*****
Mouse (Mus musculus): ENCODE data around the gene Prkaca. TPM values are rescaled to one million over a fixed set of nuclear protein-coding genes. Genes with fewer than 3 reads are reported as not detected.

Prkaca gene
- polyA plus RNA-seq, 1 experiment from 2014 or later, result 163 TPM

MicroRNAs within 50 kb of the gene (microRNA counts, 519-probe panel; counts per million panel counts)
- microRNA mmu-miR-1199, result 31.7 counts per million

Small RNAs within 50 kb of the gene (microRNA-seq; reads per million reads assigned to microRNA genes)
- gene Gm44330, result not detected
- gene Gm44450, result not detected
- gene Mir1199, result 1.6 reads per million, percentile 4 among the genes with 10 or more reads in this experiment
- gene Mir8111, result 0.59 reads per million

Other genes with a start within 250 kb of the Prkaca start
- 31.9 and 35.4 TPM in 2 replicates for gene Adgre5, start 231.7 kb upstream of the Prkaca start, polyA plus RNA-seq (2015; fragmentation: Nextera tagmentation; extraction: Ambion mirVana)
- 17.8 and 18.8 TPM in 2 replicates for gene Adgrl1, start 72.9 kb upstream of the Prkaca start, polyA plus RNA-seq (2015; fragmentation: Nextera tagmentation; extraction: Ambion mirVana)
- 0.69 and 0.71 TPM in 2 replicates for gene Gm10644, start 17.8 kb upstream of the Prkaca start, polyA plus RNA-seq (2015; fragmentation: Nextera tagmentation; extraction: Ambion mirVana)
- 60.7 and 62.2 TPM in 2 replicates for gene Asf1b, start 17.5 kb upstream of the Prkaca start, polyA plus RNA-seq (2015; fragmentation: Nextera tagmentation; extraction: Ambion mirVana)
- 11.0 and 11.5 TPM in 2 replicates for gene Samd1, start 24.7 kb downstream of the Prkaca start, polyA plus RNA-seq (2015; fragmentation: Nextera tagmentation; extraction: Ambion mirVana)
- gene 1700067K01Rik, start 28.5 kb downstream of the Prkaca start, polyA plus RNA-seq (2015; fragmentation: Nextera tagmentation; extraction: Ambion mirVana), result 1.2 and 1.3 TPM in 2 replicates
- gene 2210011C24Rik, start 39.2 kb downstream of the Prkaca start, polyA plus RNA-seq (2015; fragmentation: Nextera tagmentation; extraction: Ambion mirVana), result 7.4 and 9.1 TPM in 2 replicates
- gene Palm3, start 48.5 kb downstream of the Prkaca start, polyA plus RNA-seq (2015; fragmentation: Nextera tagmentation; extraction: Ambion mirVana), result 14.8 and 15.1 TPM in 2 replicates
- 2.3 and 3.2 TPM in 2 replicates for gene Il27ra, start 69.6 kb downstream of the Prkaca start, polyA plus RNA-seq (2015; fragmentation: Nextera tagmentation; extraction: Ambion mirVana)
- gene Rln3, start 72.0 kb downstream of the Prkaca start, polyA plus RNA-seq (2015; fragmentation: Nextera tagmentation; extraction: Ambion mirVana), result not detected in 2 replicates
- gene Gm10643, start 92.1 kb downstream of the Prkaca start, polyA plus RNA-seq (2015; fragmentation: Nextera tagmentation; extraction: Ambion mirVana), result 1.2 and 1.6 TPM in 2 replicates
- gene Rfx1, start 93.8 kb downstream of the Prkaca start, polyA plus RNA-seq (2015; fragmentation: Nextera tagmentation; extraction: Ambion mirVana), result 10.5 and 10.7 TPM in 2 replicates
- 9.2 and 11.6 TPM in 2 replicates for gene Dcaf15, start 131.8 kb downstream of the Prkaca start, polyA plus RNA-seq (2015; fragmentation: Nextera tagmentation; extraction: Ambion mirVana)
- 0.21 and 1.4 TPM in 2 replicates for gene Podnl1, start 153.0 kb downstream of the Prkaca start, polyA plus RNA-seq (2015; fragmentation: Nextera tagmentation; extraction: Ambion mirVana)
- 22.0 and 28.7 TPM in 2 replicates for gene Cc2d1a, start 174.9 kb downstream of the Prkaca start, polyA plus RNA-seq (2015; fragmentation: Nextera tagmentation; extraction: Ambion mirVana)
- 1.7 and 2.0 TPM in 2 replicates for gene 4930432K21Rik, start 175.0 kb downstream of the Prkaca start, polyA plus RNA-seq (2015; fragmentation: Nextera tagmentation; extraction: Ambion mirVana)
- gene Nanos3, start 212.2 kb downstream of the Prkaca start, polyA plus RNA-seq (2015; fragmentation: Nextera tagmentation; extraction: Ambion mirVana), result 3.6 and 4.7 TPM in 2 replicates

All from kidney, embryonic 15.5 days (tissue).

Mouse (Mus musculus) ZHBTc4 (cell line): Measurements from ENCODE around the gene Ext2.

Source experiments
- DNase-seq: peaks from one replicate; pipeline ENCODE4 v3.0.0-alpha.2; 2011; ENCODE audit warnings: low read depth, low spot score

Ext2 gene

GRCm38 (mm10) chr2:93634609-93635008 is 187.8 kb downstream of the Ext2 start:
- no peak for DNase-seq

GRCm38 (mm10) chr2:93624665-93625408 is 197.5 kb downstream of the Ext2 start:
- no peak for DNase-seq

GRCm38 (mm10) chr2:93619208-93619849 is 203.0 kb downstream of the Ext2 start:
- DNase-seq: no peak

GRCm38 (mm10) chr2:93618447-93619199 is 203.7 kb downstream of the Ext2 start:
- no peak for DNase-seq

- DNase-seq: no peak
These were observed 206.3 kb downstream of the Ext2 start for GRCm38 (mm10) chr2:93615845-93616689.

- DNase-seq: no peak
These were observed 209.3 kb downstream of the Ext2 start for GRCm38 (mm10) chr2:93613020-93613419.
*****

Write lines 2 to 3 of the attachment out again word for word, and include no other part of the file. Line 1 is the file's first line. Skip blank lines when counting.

Prkaca gene
- polyA plus RNA-seq, 1 experiment from 2014 or later, result 163 TPM